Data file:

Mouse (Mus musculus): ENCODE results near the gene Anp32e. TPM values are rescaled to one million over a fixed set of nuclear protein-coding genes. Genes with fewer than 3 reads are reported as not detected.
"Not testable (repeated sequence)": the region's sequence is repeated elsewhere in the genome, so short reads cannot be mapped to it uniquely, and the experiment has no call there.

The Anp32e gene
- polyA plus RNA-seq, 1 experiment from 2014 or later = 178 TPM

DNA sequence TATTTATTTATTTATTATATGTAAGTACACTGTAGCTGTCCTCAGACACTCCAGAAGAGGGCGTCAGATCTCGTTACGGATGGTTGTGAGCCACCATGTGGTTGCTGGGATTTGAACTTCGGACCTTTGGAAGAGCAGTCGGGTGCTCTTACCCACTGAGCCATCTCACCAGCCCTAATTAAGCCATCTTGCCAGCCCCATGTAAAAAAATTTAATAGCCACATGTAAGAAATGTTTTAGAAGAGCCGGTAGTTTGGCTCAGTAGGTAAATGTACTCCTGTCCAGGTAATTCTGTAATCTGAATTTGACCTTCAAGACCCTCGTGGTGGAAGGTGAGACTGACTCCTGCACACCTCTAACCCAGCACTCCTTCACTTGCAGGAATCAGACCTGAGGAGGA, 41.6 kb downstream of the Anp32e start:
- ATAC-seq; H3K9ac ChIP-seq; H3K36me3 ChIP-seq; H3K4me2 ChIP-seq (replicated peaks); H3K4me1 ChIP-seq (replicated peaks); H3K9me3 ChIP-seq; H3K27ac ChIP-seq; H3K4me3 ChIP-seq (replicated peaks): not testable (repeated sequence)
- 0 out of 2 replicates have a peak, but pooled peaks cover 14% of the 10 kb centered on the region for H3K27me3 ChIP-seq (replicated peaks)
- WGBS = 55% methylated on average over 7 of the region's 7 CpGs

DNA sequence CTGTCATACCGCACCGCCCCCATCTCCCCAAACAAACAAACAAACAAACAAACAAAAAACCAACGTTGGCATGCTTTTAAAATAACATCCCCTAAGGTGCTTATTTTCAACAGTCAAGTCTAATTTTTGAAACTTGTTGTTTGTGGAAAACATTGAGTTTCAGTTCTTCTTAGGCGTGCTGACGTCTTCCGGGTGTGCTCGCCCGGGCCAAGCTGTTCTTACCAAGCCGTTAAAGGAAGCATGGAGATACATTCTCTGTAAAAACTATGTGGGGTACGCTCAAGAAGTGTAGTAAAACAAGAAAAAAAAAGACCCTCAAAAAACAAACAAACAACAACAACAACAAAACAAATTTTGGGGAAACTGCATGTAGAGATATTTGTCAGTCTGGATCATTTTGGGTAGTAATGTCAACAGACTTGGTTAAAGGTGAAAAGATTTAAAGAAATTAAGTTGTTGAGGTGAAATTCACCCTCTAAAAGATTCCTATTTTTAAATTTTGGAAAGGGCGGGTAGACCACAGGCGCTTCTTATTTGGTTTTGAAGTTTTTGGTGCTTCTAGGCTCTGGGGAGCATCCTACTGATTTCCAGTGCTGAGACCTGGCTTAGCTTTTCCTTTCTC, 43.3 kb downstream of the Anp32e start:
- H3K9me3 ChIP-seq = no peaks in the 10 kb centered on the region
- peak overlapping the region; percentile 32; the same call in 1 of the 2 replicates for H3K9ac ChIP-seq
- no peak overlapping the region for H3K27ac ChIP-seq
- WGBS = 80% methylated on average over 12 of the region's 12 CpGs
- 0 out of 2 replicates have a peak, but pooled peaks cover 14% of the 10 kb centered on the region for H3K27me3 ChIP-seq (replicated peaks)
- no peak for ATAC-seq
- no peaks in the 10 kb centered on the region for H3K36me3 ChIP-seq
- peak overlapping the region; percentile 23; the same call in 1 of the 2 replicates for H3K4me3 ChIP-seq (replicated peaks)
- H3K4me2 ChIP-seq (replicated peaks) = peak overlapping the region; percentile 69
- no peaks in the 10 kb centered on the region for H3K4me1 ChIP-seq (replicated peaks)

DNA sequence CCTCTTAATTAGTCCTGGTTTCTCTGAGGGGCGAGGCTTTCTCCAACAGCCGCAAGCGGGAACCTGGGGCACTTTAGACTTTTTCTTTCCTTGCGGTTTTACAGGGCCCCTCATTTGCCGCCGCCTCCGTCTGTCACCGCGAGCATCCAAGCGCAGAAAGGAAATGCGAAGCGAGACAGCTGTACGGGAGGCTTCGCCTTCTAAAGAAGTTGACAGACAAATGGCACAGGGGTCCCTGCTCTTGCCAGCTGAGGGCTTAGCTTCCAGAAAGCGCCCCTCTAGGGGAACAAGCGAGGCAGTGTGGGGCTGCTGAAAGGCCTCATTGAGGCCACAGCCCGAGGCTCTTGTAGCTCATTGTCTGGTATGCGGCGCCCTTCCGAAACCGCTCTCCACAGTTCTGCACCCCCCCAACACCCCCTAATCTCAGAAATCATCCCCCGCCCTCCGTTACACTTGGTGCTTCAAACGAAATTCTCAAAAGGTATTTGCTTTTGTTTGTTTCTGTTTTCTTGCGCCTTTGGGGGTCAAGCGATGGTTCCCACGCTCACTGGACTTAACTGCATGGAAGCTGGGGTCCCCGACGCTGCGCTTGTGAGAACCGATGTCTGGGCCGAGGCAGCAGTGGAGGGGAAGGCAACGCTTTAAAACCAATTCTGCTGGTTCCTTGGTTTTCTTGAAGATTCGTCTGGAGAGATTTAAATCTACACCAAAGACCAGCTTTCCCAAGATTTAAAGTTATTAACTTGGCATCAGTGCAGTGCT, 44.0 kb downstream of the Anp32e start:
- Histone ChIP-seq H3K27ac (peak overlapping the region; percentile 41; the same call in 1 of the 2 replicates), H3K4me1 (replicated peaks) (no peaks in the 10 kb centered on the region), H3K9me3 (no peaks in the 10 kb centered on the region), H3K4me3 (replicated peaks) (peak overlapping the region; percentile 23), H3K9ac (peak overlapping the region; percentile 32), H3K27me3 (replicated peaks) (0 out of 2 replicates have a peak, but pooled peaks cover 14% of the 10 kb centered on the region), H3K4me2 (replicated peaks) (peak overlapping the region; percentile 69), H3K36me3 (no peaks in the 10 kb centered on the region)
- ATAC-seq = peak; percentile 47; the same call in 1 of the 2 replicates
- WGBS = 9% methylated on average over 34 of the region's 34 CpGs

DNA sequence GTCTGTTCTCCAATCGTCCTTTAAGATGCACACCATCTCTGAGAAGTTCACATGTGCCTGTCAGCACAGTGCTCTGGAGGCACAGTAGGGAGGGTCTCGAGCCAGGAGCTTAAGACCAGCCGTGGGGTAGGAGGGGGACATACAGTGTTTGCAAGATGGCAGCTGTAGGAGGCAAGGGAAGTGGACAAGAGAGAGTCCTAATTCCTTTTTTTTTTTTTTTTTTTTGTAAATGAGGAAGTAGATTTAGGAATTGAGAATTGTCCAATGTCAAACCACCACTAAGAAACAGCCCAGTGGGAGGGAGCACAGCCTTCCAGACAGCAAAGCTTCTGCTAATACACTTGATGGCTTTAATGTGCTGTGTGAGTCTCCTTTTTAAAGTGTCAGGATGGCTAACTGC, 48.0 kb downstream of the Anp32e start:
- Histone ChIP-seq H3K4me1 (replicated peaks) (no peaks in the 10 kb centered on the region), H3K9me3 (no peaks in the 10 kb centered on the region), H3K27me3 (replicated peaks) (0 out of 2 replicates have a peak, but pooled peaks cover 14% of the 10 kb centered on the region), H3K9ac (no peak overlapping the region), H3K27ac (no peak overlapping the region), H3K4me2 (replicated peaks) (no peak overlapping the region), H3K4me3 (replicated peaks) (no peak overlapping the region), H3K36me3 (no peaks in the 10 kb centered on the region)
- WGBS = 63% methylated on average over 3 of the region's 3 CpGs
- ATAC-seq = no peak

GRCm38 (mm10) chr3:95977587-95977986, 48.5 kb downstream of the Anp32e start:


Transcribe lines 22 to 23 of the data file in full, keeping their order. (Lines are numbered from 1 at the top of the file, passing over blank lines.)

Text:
- ATAC-seq = peak; percentile 47; the same call in 1 of the 2 replicates
- WGBS = 9% methylated on average over 34 of the region's 34 CpGs